There are no other family members to talk to, I don't have a brilliant relationship with DD's DF. I did go round a few days later and tried to ask more whilst my DD was with her Grandad but she really didn't say much and what she did say was very broad. She did say the doctor said majority of patients with the type and stage of cancer she has come in very poorly, whereas she feels "well". I am going over during half term so will try and get some more information then. Its so hard to know whether to talk to my DD about it when I don't know much myself.

Lweji- Its a good idea to visit with my DD, because things weren't great between me and her DF I tended to drop her off and leave, but it doesnt have to stay like that (he is rarely there anyway). I will definitely continue to visit and keep the memories going.

I don't feel I can ask about other family members or what she wants me to tell DD as I don't want her to think that she won't survive as I haven't been told any different, if that makes sense?

Such a horrible situation.

junebirthdaygirl Fri 17-Feb-17 21:27:05

She sounds like a lovely supportive lady so all you can do now is offer her the same love and support. Just take it a step at a time. Tell your dd she is not well and get her to make her little cards and continue to send her pictures and messages.

NoSquirrels Tue 21-Feb-17 09:30:15

My Mum has stage 4 cancer. We've been very lucky and it's been 3 years since diagnosis. She has been very poorly at points, and very well at others. My DC and their cousins are pretty young, and we haven't told them anything other than basic facts to explain certain issues e.g. "Grandma's got a bad back/hips so she has to use the crutches/wheelchair", - they have been very accepting.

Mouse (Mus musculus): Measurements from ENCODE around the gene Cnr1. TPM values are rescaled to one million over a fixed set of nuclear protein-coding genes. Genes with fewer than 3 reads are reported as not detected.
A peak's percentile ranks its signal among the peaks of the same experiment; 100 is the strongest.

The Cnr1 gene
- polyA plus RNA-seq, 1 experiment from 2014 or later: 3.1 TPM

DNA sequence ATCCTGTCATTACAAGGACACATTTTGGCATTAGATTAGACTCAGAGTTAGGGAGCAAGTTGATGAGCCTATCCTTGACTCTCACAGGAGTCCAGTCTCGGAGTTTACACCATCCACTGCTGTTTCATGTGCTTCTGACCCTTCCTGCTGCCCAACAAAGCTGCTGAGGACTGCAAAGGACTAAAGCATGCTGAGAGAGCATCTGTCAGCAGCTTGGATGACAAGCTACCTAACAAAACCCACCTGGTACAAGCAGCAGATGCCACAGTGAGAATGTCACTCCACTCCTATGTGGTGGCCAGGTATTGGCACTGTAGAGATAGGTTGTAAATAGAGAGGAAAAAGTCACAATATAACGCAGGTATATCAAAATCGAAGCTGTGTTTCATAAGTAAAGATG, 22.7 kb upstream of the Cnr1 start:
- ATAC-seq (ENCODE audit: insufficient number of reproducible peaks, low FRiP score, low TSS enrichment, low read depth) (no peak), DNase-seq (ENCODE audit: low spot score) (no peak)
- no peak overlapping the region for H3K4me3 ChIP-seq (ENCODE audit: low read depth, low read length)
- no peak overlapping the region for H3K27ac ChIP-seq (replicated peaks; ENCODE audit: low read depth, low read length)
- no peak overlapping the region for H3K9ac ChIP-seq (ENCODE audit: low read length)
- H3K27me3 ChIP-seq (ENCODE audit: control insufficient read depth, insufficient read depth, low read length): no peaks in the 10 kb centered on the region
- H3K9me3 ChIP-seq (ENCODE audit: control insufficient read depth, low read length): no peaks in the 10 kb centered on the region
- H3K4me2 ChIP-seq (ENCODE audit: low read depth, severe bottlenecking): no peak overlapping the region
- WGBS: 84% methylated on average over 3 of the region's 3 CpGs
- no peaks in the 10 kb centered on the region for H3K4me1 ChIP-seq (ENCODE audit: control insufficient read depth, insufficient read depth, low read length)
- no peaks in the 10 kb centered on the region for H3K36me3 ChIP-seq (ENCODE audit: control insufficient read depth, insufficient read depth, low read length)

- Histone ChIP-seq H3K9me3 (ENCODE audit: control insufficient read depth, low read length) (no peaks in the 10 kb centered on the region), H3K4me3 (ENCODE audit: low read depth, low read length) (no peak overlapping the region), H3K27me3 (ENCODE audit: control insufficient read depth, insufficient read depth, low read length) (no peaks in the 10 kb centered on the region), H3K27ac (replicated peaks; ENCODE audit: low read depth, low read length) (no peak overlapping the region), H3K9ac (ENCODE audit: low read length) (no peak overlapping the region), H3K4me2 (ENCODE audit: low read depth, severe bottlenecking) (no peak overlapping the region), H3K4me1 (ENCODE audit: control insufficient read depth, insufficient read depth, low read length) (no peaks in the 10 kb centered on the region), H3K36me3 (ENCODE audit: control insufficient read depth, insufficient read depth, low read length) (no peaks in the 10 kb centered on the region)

My FIL has advanced end-stage lung cancer. He is now in hospice. Again, we have just told the DC "Grandad isn't very well at the moment so he's in hospital", "The doctors are trying to make him feel better." Again, so far, very accepting.

My mum would HATE the idea of her DGC knowing she had a life-limiting/terminal disease. She wouldn't want them to worry, and she wants life to go on as normally as possible, with adjustments obviously for tiredness levels or activities. My FIL is a bit more, - I can't word this without it sounding mean, and I don't wish it to but truthfully he is more self-centred and it has definitely been more about his diagnosis/hospital appts/prognosis and hard to get him to remember not to talk about it in front of the DC. But they are still sheltered from the reality, even now they have visited him in hospice and he is clearly quite confused and poorly.

If I were to be asked a direct question about him dying, I would answer truthfully. But in my experience, the direct question hasn't come yet, and we have been on this road for a while. We've avoided any mention of the word cancer.

Be guided by how much your DD's GM wishes to share. It sounds like she's more like my mum, and would prefer life to go on as normal with adjustments. Keep her involved in DD's life, but I should think EOW is a lot and perhaps best to be a bit more flexible with arrangements. Be guided by her, but keep your DD's best interests in the forefront.

flowers for you all.